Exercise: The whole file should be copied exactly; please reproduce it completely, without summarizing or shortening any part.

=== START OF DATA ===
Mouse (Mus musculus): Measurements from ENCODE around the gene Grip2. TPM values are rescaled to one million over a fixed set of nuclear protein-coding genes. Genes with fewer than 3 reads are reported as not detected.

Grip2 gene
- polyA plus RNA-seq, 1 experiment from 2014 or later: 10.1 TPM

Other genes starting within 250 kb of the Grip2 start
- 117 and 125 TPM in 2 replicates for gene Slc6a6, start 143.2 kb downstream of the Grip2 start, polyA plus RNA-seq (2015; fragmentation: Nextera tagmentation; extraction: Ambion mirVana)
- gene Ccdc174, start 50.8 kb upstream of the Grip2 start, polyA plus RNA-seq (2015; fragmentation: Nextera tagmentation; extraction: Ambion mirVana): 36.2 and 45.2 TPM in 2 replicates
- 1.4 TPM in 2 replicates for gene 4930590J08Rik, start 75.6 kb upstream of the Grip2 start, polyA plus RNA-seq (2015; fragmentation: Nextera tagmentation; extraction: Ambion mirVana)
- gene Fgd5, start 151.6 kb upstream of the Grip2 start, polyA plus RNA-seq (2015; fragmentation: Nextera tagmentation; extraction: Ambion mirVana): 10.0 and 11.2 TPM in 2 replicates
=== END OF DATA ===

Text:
Mouse (Mus musculus): Measurements from ENCODE around the gene Grip2. TPM values are rescaled to one million over a fixed set of nuclear protein-coding genes. Genes with fewer than 3 reads are reported as not detected.

Grip2 gene
- polyA plus RNA-seq, 1 experiment from 2014 or later: 10.1 TPM

Other genes starting within 250 kb of the Grip2 start
- 117 and 125 TPM in 2 replicates for gene Slc6a6, start 143.2 kb downstream of the Grip2 start, polyA plus RNA-seq (2015; fragmentation: Nextera tagmentation; extraction: Ambion mirVana)
- gene Ccdc174, start 50.8 kb upstream of the Grip2 start, polyA plus RNA-seq (2015; fragmentation: Nextera tagmentation; extraction: Ambion mirVana): 36.2 and 45.2 TPM in 2 replicates
- 1.4 TPM in 2 replicates for gene 4930590J08Rik, start 75.6 kb upstream of the Grip2 start, polyA plus RNA-seq (2015; fragmentation: Nextera tagmentation; extraction: Ambion mirVana)
- gene Fgd5, start 151.6 kb upstream of the Grip2 start, polyA plus RNA-seq (2015; fragmentation: Nextera tagmentation; extraction: Ambion mirVana): 10.0 and 11.2 TPM in 2 replicates